Balaklava. This is an idea I ran into only recently. All pieces except the king can make non-capturing knight moves. The knights are replaced by elephants, which also make non-capturing knight moves, but their standard move (capturing or non-capturing) is a leap of two squares orthogonally or diagonally. Pawns can only leap forward, and can’t leap into the promotion row. There is no en passant.
Indirect Capture. This is another idea that I’ve only just discovered online. When one piece is protecting another, the protecting piece can “transfer” through the piece it’s protecting in order to make a capture. After using the protected piece as a sort of springboard, the protecting piece captures by moving in the manner of the protected piece. For example, if you have a knight on a3 and a bishop on c4, the knight is protecting the bishop, so instead of using the bishop to capture the black pawn on f7, you could capture that pawn with the knight, thereby forking black’s queen and rook — and the black king would be unable to capture the knight on f7, because it would be protected by the bishop. This capability is fairly radical, and will undoubtedly lead to major changes in strategy and tactics.
Magnetic Chess. This variant is wild and chaotic, but fun. All pieces except the kings act as magnets when they move. When a piece lands on a new square, its “magnetic field” affects the nearest pieces (other than kings, which are immune) on the vertical and horizontal. Pieces the same color as the moved piece are repelled, and pieces of the opposite color are attracted. A repelled piece immediately scoots to the unoccupied square furthest from the moved piece; an attracted piece scoots in and lands on the adjacent square. Magnetic influence is not contagious: Only the single piece originally moved by the player has a magnetic effect. Pawn promotion occurs early and often in magnetic chess, so watch out!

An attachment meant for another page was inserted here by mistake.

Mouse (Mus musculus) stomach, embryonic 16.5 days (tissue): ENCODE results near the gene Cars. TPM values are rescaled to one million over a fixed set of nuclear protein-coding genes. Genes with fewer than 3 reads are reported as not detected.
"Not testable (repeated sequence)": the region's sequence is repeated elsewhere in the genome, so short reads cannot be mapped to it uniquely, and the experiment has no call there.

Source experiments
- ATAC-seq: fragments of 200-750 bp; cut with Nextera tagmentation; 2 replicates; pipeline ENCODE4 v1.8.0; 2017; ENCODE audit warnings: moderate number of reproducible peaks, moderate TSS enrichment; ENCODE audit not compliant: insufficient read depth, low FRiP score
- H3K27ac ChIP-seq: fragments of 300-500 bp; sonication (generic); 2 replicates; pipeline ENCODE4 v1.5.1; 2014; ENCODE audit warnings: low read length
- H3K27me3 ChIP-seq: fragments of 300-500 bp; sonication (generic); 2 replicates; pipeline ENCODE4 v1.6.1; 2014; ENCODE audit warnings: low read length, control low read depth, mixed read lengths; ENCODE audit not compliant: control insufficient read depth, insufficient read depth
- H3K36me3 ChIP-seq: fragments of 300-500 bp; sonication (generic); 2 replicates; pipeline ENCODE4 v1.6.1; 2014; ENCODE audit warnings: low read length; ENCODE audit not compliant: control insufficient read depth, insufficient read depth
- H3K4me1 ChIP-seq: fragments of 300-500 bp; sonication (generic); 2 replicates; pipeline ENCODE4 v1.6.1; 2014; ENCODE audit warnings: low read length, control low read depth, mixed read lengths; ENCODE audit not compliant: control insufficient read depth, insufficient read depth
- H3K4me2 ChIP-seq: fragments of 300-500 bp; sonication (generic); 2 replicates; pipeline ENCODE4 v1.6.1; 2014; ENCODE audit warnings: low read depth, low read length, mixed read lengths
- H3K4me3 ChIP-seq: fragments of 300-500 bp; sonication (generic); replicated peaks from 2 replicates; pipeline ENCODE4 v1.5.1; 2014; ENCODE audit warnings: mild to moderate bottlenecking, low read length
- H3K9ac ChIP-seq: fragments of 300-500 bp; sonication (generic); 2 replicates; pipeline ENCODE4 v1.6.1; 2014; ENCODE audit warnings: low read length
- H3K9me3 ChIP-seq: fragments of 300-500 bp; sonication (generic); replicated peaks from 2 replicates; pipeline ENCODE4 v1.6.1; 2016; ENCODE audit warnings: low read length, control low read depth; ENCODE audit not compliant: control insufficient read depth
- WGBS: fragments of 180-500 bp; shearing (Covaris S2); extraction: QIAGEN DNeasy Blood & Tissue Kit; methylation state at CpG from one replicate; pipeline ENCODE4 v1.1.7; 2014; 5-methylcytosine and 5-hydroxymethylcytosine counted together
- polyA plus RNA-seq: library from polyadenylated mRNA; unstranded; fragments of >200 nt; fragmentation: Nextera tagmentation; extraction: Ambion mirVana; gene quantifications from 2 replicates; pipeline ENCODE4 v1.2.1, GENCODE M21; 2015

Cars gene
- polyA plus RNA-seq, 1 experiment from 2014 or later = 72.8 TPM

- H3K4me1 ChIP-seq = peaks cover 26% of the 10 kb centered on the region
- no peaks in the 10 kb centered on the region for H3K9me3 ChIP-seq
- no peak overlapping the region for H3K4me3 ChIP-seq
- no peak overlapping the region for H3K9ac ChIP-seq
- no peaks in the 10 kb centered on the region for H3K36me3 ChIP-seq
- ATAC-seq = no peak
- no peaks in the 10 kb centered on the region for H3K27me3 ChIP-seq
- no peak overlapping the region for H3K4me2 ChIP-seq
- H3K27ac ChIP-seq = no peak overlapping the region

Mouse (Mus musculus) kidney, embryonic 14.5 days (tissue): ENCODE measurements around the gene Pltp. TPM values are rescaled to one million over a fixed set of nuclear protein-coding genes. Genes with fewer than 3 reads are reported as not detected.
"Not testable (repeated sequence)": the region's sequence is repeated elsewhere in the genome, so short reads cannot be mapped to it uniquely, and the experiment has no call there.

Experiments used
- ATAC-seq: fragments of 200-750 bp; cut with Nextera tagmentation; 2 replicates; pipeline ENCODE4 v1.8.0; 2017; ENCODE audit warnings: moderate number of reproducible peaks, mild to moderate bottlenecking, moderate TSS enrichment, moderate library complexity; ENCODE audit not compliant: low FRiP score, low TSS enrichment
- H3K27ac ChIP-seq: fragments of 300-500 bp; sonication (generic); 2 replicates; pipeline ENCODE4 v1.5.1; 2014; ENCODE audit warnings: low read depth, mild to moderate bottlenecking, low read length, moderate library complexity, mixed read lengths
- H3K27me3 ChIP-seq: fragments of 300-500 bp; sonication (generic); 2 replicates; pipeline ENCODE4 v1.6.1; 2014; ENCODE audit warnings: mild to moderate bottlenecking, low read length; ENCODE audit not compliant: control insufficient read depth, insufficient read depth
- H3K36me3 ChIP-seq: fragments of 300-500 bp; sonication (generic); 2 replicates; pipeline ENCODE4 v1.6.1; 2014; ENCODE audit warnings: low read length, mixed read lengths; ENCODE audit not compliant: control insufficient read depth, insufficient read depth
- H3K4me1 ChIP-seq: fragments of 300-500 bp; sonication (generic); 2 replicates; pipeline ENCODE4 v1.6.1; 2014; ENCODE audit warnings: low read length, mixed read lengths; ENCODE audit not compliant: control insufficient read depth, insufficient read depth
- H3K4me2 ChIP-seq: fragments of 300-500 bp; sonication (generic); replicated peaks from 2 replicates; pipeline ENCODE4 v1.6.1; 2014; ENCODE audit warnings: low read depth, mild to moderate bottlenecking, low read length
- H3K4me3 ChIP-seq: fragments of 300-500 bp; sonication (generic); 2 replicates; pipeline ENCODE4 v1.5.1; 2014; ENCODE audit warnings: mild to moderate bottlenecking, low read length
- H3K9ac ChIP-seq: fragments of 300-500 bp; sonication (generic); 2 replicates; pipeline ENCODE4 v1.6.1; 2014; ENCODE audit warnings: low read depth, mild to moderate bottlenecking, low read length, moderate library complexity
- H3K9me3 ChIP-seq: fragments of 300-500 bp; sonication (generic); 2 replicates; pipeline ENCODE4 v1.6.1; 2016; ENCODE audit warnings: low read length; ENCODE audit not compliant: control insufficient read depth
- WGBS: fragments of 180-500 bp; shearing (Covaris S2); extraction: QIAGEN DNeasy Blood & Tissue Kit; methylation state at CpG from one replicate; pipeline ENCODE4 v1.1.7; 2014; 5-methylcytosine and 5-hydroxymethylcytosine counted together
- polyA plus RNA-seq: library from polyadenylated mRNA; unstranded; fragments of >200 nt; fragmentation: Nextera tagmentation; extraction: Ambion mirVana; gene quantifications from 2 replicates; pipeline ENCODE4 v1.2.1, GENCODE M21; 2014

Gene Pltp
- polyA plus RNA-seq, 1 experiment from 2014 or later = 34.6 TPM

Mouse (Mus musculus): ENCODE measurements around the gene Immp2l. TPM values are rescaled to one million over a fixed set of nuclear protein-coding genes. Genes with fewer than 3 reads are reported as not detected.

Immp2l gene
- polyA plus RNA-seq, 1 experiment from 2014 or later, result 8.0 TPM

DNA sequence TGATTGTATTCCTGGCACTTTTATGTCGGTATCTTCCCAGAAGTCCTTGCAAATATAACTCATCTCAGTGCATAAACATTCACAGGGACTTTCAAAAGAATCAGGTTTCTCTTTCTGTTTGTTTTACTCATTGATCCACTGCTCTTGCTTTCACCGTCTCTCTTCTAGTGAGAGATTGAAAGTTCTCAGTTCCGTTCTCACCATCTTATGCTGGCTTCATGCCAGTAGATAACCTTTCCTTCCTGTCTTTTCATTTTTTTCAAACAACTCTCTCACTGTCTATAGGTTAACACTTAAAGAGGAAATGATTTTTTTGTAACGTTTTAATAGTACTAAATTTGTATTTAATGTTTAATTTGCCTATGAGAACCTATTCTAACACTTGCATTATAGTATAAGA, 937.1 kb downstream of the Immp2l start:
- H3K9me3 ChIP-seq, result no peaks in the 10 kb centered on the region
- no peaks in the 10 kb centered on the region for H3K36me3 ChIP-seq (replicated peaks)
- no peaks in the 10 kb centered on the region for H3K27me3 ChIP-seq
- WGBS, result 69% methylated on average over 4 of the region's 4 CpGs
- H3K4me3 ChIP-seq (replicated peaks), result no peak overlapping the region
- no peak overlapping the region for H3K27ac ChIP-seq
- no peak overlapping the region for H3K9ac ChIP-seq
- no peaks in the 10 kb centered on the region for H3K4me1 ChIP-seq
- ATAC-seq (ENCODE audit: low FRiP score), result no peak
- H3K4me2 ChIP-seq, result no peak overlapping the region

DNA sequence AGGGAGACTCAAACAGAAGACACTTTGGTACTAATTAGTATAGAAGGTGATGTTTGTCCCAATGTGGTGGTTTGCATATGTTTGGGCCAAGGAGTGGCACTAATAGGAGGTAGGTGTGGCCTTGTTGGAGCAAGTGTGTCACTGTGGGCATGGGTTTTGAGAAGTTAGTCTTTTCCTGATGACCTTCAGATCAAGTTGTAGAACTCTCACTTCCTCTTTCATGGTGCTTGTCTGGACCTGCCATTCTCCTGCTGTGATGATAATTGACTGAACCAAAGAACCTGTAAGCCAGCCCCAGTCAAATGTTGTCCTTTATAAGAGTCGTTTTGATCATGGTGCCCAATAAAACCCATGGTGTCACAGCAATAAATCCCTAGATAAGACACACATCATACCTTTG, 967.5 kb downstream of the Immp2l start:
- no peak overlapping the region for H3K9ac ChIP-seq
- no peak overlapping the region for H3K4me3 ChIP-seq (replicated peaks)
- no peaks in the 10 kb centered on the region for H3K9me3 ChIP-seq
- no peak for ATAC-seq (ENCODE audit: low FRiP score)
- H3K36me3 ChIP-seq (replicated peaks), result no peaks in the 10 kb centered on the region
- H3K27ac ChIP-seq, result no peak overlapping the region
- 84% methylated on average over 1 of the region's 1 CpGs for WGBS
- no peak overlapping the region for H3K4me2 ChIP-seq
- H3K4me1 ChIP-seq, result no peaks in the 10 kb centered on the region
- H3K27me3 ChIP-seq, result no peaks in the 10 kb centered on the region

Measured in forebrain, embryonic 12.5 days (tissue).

Benedict Chess. Named after famed traitor Benedict Arnold, Benedict chess uses the standard pieces and movement, but pieces are never captured. Instead, when a piece is moved, any enemy pieces that it threatens when it lands on its new square change sides — they’re traitors. (Technically, this isn’t a “no extra equipment” variant, because you’ll need two identical sets of pieces to play it.) Changed pieces can be moved on the following turn by the player who now owns them. When a piece changes sides, it doesn’t create further traitors based on the pieces it now threatens, nor do exposed threats result in side-switching: Only a moving piece creates traitors. The goal of the game is to cause the enemy king to switch sides. In other words, if you’re checked, you lose, except that discovered check is meaningless and pieces are never pinned.
So there you have it — eleven easy-to-understand variants to try. Of course, you can mix and match these ideas. Berolina pawns on a cylindrical board would be an obvious choice. Hundreds of other ideas are as close as the Chess Variants website. And if you’re a Windows user, you can buy a copy of Zillions of Games and play many of them against the computer by downloading Zillions files from Chess Variants. You can also write your own Zillions scripts, or edit an existing script to add scorpion pawns or whatever you like.